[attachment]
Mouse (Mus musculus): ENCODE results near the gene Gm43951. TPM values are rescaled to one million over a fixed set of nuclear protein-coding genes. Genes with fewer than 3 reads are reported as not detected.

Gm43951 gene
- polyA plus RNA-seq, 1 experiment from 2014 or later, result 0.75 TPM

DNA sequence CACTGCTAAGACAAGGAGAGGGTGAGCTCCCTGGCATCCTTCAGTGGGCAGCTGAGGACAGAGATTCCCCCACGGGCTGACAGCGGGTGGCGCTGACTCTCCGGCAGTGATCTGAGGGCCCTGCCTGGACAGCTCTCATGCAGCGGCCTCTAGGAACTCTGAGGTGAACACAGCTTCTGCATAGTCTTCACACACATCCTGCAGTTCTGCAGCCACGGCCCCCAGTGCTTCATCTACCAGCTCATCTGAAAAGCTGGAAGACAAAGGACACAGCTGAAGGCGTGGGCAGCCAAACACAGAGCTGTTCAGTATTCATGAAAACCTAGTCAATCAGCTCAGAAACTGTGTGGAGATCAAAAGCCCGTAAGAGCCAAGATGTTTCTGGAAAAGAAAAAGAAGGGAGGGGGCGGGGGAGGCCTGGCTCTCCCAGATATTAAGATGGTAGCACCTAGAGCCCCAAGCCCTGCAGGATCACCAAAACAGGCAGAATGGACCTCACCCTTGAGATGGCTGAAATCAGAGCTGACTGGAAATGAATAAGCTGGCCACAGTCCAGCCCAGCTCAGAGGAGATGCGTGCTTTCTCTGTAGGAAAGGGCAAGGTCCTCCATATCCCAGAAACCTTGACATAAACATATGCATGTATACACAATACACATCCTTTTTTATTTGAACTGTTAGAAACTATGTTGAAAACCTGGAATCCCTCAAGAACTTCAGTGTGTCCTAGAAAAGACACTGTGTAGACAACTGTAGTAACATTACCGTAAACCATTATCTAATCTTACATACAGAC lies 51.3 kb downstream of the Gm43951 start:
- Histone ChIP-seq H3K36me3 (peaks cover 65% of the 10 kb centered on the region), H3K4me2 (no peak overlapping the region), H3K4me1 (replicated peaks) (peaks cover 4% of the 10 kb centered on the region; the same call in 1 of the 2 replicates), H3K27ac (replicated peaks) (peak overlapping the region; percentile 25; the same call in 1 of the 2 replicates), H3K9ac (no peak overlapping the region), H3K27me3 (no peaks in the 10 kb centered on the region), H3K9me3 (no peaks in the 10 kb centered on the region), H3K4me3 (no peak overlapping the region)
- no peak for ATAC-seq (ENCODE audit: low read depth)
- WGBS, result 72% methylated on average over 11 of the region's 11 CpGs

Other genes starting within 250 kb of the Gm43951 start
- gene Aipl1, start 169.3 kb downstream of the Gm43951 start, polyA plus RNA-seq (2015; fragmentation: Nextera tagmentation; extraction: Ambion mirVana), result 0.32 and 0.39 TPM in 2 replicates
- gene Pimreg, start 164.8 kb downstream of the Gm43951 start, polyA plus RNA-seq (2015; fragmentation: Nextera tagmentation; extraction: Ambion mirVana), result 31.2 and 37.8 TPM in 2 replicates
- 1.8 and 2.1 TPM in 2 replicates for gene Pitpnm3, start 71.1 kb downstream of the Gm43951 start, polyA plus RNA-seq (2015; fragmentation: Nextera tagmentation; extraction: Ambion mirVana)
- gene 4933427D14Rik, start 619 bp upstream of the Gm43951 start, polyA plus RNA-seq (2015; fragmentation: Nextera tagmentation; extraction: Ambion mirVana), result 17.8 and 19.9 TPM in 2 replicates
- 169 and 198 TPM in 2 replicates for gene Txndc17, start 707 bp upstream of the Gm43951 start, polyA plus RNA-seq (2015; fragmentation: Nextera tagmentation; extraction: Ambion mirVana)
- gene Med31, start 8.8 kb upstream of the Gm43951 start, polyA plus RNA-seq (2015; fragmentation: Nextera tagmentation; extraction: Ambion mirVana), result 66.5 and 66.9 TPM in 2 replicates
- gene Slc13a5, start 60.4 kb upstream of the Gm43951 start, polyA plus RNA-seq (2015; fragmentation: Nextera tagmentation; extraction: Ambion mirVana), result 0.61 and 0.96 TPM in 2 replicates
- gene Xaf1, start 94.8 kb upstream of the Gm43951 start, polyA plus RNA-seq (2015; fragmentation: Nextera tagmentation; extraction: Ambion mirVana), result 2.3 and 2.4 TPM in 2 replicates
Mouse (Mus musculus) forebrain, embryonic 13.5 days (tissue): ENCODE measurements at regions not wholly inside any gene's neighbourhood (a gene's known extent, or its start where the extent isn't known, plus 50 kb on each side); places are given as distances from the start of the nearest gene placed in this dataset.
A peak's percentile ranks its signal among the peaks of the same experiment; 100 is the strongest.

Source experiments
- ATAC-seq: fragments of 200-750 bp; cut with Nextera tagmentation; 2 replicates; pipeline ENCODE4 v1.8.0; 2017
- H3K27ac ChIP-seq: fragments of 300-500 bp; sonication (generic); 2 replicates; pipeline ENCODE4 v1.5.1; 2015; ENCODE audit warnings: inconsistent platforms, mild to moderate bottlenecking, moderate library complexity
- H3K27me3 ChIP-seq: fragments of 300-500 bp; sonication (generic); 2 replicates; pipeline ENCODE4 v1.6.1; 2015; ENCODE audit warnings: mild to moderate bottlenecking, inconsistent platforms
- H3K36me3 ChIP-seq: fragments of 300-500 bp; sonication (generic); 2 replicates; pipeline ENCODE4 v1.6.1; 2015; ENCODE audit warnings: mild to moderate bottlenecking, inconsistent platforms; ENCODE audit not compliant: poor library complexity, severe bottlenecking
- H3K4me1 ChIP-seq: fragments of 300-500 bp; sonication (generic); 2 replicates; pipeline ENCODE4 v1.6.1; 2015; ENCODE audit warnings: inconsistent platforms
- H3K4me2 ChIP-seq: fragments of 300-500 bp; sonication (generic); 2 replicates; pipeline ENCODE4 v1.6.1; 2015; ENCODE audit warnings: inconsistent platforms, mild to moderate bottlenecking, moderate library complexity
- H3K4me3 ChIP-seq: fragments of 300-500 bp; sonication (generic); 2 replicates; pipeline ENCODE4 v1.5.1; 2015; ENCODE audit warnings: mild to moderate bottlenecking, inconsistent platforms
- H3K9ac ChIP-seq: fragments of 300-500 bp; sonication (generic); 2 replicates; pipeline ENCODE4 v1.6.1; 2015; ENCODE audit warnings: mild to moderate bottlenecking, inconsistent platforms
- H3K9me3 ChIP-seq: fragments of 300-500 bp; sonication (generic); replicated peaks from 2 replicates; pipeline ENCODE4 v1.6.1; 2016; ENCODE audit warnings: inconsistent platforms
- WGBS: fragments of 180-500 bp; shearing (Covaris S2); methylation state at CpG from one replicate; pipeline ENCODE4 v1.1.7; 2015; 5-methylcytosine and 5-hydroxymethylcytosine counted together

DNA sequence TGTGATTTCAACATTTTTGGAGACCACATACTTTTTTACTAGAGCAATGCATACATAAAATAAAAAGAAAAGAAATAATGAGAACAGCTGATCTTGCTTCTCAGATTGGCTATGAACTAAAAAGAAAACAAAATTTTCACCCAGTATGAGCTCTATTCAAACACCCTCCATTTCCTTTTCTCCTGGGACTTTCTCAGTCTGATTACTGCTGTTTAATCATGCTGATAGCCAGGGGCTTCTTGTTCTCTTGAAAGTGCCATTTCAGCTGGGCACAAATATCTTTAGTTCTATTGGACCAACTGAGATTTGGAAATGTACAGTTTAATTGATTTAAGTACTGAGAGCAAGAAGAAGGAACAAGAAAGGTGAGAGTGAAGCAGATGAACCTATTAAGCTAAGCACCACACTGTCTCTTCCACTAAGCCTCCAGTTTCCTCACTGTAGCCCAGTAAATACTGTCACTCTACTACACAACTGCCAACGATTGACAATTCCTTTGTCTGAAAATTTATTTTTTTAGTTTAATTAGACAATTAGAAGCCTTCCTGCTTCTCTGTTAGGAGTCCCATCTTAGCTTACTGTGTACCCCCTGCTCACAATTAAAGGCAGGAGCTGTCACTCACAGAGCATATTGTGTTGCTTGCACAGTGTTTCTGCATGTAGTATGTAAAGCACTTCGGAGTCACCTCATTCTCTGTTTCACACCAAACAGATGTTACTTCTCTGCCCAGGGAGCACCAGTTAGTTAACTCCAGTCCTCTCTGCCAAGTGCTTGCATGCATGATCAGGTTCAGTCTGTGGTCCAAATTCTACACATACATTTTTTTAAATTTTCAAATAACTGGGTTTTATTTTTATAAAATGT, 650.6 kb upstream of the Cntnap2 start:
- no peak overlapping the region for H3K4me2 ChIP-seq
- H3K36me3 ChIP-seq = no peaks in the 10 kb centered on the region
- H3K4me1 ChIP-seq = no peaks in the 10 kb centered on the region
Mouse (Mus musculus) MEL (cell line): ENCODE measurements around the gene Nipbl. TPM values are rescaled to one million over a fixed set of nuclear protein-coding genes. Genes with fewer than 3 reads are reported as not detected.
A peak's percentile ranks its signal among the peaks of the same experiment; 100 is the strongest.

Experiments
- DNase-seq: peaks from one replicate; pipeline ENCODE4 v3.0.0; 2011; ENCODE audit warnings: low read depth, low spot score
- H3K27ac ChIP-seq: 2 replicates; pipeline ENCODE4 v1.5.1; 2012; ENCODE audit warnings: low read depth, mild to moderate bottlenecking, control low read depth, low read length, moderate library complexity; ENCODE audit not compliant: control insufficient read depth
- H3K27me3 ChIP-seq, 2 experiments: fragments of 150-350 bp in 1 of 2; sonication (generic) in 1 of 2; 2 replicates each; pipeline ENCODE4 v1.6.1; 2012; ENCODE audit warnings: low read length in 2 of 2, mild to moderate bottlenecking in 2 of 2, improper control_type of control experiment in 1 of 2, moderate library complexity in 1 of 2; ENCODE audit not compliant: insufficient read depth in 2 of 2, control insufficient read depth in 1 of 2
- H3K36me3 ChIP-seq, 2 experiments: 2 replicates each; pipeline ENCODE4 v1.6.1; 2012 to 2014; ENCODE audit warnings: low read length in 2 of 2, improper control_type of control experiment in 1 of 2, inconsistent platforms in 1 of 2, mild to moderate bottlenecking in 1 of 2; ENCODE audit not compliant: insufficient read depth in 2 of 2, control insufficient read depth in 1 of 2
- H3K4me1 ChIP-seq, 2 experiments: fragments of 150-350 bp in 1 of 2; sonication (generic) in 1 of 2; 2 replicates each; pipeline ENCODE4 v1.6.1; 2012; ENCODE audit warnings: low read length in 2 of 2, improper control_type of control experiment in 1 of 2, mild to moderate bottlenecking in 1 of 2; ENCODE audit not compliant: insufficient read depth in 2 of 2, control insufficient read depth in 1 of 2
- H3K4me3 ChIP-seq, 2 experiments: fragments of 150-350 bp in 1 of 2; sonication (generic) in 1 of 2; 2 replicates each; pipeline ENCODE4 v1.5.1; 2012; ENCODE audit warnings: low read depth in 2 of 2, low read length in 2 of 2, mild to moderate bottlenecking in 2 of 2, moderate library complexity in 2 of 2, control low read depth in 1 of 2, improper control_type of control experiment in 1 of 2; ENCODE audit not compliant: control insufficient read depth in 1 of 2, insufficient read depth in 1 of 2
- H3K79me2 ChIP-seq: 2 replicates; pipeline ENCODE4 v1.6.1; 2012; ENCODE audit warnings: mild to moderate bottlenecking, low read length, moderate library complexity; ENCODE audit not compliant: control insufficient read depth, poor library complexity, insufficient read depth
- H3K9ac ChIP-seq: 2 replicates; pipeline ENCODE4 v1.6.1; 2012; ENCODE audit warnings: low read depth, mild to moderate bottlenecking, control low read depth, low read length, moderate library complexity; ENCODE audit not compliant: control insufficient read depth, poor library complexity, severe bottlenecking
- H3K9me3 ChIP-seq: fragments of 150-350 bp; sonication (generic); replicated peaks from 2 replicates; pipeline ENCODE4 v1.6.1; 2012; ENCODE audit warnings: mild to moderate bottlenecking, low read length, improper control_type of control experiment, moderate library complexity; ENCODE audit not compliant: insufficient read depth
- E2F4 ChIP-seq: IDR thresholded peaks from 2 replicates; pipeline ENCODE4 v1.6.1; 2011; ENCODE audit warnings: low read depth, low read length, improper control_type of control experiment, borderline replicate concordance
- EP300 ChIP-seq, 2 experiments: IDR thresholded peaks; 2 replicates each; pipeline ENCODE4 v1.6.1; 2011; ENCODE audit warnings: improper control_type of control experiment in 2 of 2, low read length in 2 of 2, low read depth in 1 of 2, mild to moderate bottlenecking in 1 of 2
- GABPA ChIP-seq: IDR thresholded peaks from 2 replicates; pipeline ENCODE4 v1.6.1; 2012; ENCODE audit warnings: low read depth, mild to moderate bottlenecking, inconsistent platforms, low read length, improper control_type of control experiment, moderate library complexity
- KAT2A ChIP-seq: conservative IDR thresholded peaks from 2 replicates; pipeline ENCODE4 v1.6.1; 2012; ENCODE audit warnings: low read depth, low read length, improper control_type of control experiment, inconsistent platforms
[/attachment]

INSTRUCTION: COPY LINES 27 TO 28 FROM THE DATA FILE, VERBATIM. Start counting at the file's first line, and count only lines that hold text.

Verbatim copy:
- H3K9ac ChIP-seq: fragments of 300-500 bp; sonication (generic); 2 replicates; pipeline ENCODE4 v1.6.1; 2015; ENCODE audit warnings: mild to moderate bottlenecking, inconsistent platforms
- H3K9me3 ChIP-seq: fragments of 300-500 bp; sonication (generic); replicated peaks from 2 replicates; pipeline ENCODE4 v1.6.1; 2016; ENCODE audit warnings: inconsistent platforms